Starmer opens door to metro mayors with promise to push power out of Whitehall

Sir Keir Starmer signalled more power could be given to metro mayors as he announced he would meet with regional leaders of all political stripes during his first week in Number 10.

The Prime Minister said his “door is open” to those who know what is best for their communities as he suggested the Labour Government would be “bold” about pushing resources out of Whitehall.

In his first Downing Street press conference after winning a landslide victory at the General Election, Sir Keir announced he would meet local politicians from cities across the country on Tuesday.

Sadiq Khan with Labour supporters at a watch party for the results of the 2024 General Election in central London
Sadiq Khan was returned as mayor of London this year (Jeff Moore/PA)

“The principle I operate to is those with skin in the game know what’s best for their communities,” the Prime Minister said.

“And that does require us to be bold about pushing power and resource out of Whitehall. And therefore when I return from the four nations, I will hold a meeting of the metro mayors to discuss with them their part in delivering the growth that we need across the United Kingdom.”

He said this would include non-Labour mayors because “regardless of the colour of their rosette, my door is open and my Government will work with them”.

Sir Keir has used his first 24 hours as Prime Minister to set an inclusive tone for his new administration.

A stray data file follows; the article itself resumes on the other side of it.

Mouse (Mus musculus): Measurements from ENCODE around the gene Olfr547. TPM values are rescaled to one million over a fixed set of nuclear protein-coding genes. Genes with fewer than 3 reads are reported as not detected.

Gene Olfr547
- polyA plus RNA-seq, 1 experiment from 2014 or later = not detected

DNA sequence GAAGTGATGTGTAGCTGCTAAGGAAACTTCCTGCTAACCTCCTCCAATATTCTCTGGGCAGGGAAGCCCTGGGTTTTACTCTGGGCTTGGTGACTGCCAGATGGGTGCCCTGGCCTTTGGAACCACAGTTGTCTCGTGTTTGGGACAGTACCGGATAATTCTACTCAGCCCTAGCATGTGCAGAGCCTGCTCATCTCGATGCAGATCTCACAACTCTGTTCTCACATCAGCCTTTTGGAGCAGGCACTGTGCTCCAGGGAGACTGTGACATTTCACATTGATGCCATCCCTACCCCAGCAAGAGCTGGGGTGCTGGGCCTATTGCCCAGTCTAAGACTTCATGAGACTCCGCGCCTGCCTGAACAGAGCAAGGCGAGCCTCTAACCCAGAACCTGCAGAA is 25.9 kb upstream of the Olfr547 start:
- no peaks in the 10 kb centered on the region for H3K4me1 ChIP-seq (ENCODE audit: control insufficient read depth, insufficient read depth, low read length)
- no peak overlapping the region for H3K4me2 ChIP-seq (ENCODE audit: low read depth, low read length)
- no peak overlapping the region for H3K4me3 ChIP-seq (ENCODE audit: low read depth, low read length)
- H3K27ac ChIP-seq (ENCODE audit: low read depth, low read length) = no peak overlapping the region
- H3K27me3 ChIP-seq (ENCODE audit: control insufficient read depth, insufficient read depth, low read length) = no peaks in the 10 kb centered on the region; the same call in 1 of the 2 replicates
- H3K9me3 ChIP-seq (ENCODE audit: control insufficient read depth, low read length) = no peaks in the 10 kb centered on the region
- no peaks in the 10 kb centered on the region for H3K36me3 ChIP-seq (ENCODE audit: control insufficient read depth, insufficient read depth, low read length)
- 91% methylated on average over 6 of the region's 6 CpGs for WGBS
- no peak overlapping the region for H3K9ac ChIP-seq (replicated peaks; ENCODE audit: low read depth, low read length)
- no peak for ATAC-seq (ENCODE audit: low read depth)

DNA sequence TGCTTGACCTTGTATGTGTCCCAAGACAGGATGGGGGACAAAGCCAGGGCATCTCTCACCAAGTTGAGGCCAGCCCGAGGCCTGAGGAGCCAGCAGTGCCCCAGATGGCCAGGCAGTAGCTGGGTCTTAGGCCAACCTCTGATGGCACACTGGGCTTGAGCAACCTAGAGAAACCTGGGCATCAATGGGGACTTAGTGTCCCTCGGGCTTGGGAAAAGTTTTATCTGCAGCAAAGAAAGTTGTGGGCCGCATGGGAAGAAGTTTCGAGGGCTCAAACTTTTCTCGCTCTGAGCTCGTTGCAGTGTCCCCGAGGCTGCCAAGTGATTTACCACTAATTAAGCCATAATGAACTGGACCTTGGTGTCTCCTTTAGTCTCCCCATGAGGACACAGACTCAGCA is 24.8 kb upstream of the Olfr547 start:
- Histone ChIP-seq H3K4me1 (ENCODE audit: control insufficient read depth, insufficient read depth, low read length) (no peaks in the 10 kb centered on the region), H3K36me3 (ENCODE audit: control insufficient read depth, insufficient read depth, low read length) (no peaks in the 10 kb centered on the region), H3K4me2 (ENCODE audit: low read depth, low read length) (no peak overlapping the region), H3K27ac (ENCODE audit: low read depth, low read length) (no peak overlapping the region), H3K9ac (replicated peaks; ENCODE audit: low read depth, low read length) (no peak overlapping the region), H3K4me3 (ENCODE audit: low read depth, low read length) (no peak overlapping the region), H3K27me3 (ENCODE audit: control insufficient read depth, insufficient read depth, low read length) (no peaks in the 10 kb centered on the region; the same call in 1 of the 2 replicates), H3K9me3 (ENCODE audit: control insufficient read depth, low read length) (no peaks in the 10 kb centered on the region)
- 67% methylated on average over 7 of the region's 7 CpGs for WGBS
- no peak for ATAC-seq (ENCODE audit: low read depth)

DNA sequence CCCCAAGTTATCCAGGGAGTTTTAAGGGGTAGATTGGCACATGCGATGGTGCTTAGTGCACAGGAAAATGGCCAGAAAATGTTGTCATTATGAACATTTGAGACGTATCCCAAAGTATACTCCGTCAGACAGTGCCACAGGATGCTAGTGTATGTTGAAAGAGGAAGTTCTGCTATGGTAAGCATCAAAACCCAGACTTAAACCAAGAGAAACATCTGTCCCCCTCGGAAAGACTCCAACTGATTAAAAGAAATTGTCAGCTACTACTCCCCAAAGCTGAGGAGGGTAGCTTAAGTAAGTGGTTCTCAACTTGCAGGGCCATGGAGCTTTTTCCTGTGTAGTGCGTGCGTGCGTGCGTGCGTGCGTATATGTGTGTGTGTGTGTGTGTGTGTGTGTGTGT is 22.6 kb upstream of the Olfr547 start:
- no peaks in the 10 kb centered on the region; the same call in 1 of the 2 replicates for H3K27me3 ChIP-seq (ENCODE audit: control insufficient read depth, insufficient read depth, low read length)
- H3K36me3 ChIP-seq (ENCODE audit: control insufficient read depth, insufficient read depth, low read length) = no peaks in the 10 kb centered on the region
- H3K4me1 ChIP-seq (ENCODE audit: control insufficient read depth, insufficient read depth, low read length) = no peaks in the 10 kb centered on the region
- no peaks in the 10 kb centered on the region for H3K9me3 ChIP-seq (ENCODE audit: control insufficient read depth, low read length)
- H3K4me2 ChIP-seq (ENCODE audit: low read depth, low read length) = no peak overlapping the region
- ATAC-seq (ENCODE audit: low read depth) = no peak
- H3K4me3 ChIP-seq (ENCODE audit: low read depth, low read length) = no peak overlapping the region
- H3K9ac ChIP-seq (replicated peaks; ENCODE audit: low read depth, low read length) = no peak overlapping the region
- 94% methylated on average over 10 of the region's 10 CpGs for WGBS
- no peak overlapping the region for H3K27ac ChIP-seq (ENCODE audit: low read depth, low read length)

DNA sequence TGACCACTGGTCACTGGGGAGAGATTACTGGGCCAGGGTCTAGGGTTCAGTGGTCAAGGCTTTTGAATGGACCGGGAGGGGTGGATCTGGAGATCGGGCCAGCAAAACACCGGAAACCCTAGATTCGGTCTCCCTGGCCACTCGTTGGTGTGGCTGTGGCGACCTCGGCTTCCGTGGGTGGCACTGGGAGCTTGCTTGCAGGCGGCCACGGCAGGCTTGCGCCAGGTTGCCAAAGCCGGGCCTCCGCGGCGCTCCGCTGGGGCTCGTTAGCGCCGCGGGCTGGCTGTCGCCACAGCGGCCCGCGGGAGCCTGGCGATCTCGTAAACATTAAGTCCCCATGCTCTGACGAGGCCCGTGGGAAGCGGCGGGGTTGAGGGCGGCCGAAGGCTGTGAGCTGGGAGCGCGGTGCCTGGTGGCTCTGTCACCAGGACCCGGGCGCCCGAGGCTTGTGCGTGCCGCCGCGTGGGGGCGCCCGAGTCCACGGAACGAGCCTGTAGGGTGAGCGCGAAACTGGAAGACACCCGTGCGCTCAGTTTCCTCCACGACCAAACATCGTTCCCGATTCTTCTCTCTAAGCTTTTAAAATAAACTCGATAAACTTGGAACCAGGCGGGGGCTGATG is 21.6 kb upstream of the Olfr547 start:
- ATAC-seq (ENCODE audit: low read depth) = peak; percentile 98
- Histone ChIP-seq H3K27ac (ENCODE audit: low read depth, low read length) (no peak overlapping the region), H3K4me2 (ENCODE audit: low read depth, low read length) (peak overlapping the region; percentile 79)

In his first speech on Downing Street, he told the public “my Government will serve you” regardless of whether they voted Labour on Friday.

General Election campaign 2024
Lord Ben Houchen was re-elected Mayor of Tees Valley with a reduced vote share in May (James Manning/PA)

On Saturday, he vowed to turn his back on “tribalism” in politics. “There is no monopoly on good ideas,” Sir Keir said.

Labour swept to power with a majority of 412 at the July 4 election, handing them what Sir Keir described as a “clear mandate” to rule.

But after a low turnout at the polls, he spoke of the need to rebuild trust in the political system after 14 years of Tory rule marred by the partygate scandal and the chaos of Conservative infighting.

Vote share also suggests the new Government is unlikely to enjoy much of a honeymoon period, with around 34% of the electorate backing the party – less than Jeremy Corbyn secured in 2017.

However, Labour won an almost clean sweep of victories at the metro mayor elections in May too, with Andy Burnham returned in Greater Manchester, Sadiq Khan in London and Tracy Brabin in West Yorkshire.

Labour’s Richard Parker also took the West Midlands from Tory Andy Street, while Conservative Lord Ben Houchen clung on with a reduced majority in Tees Valley.